Function of Protein Kinase RNA-like Endoplasmic Reticulum Kinase in regulating tau protein aggregation in Alzheimer’s Disease and Progressive Supranuclear Palsy
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Function of Protein Kinase RNA-like Endoplasmic Reticulum Kinase in regulating tau protein aggregation in Alzheimer’s Disease and Progressive Supranuclear Palsy

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Abstract

Tauopathies, such as Alzheimer’s Disease (AD) and Progressive Supranuclear Palsy (PSP), are characterized by the central nervous system accumulation of misfolded tau protein. Endoplasmic reticulum (ER) stress and Unfolded Protein Response (UPR) may be cellular mechanisms that cause tauopathies. As one of three major branches of UPR, PERK was identified as a genetic risk factor for AD and PSP in several GWAS studies. Upon activation, PERK attenuates protein translation to restore ER homeostasis but prolonged PERK activation can induce apoptosis. Here, we studied the role of PERK in tau aggregation in human AD and PSP brain tissues and in a cell culture model. We prepared protein lysates from the hippocampus region of advanced AD patient brains (Braak 6) and normal brains (Braak 1). We found more tau aggregated protein in Braak 6 brains in comparison to Braak 1 brains by immunoblotting. We also found a statistically significant increase of phosphorylated PERK in Braak 1 brains in comparison to Braak 6 brains in AD patients. This finding suggests that PERK activity is inversely proportional to insoluble misfolded tau aggregation. We did not find any correlation between PERK-haplotype and PERK functional in AD brains. We also prepared protein lysates from 3 different anatomic regions from PSP patient brains (midbrain, frontal cortex, and occipital cortex). The PSP results were highly variable due to technical problems, and we did not identify any reproducible correlations between tau levels and phosphorylated PERK levels.We further studied how PERK and tau interact utilizing HEK293 cells stably expressing TauRD-YFP (Biosensor cells) developed by Marc Diamond’s group as a cellular model of tau protein aggregation. We activated or inhibited PERK activity in TauRD biosensor cells by treating them with pharmacochemical small molecule modulators (GSK2656157, GSK2606414, salubrinal, ISRIB). We monitored tau aggregation by the formation of YFP fluorescent puncta in the cells. We found an inverse association between PERK pathway activation and tau aggregation. In summary, our brain and cell culture findings implicate PERK as a regulator of tau protein accumulation. PERK pathway activation may have high therapeutic potential for tauopathy treatment.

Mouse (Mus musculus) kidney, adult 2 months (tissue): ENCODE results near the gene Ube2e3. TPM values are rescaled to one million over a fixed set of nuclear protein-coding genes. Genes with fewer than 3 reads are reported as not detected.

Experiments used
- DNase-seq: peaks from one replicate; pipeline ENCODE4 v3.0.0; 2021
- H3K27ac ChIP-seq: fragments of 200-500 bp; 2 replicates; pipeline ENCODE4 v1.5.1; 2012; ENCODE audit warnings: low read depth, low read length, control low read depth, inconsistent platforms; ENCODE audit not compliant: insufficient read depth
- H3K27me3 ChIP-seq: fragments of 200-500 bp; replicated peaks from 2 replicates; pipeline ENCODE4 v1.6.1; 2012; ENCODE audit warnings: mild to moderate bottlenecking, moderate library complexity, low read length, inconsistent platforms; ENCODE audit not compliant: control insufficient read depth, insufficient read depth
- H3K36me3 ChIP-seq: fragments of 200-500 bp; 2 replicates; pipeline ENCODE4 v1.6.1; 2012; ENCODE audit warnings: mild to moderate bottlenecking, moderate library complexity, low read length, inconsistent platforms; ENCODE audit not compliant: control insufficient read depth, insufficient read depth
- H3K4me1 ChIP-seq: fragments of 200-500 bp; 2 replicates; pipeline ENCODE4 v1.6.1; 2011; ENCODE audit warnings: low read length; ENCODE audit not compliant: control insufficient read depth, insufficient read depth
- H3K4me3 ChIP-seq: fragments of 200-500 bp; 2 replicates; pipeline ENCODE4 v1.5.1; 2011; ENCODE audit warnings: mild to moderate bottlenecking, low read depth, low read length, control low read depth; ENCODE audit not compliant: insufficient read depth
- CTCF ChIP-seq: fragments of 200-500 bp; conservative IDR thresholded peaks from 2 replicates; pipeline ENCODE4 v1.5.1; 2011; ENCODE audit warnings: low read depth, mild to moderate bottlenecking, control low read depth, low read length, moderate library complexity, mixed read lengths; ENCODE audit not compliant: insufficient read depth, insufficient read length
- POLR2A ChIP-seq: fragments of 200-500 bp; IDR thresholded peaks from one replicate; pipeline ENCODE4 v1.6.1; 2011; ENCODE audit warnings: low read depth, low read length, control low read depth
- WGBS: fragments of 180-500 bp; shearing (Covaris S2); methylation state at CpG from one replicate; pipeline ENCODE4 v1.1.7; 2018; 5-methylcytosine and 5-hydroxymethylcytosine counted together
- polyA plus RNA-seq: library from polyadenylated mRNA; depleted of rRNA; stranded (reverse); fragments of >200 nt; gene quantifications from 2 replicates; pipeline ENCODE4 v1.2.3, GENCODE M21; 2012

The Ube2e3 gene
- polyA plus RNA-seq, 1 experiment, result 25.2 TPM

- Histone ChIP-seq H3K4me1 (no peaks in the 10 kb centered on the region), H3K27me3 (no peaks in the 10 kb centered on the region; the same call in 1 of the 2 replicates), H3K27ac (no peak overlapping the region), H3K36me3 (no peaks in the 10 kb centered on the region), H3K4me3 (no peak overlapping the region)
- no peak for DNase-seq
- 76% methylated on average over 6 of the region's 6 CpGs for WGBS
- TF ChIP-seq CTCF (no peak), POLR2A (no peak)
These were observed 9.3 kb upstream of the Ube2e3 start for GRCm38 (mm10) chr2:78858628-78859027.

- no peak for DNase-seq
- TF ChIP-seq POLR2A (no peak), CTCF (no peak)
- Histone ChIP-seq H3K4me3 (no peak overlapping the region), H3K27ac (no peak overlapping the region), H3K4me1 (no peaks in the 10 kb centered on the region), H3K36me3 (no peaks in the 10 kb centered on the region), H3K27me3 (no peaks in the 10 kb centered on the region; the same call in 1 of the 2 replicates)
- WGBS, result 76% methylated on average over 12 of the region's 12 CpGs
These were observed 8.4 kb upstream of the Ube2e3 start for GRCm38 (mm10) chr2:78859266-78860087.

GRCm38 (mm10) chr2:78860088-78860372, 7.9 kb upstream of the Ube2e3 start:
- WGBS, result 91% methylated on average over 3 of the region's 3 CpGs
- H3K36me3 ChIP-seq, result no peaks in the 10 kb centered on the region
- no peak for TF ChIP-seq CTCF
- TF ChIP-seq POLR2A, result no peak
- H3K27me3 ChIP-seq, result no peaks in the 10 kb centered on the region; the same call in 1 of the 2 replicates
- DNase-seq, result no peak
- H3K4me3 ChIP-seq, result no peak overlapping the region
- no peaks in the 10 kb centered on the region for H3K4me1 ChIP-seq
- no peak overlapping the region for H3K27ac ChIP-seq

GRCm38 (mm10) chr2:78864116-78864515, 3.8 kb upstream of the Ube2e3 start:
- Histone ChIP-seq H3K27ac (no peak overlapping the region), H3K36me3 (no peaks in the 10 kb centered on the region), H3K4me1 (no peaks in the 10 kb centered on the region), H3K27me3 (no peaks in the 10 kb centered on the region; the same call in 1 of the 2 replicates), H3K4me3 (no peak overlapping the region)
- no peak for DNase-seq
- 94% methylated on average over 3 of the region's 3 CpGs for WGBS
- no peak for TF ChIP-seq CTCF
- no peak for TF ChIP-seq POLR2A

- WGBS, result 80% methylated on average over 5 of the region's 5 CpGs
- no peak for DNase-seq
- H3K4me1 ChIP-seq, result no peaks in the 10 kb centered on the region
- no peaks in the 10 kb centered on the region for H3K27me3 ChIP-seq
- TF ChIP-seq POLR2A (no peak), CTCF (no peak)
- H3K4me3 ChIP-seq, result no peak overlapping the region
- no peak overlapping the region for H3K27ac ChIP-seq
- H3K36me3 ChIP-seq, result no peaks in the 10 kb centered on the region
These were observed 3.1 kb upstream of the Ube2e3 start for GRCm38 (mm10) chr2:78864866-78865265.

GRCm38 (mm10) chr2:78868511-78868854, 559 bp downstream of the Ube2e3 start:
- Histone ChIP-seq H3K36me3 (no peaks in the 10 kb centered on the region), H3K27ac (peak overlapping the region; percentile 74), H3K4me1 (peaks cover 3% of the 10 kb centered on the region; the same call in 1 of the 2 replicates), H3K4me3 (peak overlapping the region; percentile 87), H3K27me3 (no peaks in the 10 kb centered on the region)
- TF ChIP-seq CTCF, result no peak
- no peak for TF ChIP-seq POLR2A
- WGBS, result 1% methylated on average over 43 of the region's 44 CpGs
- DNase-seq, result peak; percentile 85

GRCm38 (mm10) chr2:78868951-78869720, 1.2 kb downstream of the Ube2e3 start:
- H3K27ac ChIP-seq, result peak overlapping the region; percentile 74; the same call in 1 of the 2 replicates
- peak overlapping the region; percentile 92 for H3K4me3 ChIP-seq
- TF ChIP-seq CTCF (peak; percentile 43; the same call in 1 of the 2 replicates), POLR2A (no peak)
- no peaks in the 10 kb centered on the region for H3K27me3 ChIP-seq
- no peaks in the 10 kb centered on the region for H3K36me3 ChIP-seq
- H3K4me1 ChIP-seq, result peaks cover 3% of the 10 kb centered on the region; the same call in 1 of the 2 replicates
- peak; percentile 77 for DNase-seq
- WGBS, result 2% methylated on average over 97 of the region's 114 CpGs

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This item is under embargo until January 11, 2024.